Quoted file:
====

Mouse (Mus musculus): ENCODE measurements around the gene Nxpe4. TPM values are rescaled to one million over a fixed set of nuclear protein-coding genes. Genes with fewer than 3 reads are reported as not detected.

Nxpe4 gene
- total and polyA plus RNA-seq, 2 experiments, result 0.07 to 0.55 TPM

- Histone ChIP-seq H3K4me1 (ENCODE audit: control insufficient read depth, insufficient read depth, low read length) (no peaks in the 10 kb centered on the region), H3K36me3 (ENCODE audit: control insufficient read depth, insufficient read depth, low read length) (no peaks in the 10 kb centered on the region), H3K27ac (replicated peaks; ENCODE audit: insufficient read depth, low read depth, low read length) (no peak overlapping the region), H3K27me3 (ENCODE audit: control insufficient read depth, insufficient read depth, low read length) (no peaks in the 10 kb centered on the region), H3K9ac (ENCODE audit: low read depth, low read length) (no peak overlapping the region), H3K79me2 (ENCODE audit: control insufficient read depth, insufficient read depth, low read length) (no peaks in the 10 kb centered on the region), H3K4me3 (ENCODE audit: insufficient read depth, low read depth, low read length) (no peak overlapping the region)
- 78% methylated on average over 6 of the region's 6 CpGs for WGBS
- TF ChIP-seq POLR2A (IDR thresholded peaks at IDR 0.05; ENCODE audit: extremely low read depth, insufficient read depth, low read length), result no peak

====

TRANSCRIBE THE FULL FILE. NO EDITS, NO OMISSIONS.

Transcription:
Mouse (Mus musculus): ENCODE measurements around the gene Nxpe4. TPM values are rescaled to one million over a fixed set of nuclear protein-coding genes. Genes with fewer than 3 reads are reported as not detected.

Nxpe4 gene
- total and polyA plus RNA-seq, 2 experiments, result 0.07 to 0.55 TPM

- Histone ChIP-seq H3K4me1 (ENCODE audit: control insufficient read depth, insufficient read depth, low read length) (no peaks in the 10 kb centered on the region), H3K36me3 (ENCODE audit: control insufficient read depth, insufficient read depth, low read length) (no peaks in the 10 kb centered on the region), H3K27ac (replicated peaks; ENCODE audit: insufficient read depth, low read depth, low read length) (no peak overlapping the region), H3K27me3 (ENCODE audit: control insufficient read depth, insufficient read depth, low read length) (no peaks in the 10 kb centered on the region), H3K9ac (ENCODE audit: low read depth, low read length) (no peak overlapping the region), H3K79me2 (ENCODE audit: control insufficient read depth, insufficient read depth, low read length) (no peaks in the 10 kb centered on the region), H3K4me3 (ENCODE audit: insufficient read depth, low read depth, low read length) (no peak overlapping the region)
- 78% methylated on average over 6 of the region's 6 CpGs for WGBS
- TF ChIP-seq POLR2A (IDR thresholded peaks at IDR 0.05; ENCODE audit: extremely low read depth, insufficient read depth, low read length), result no peak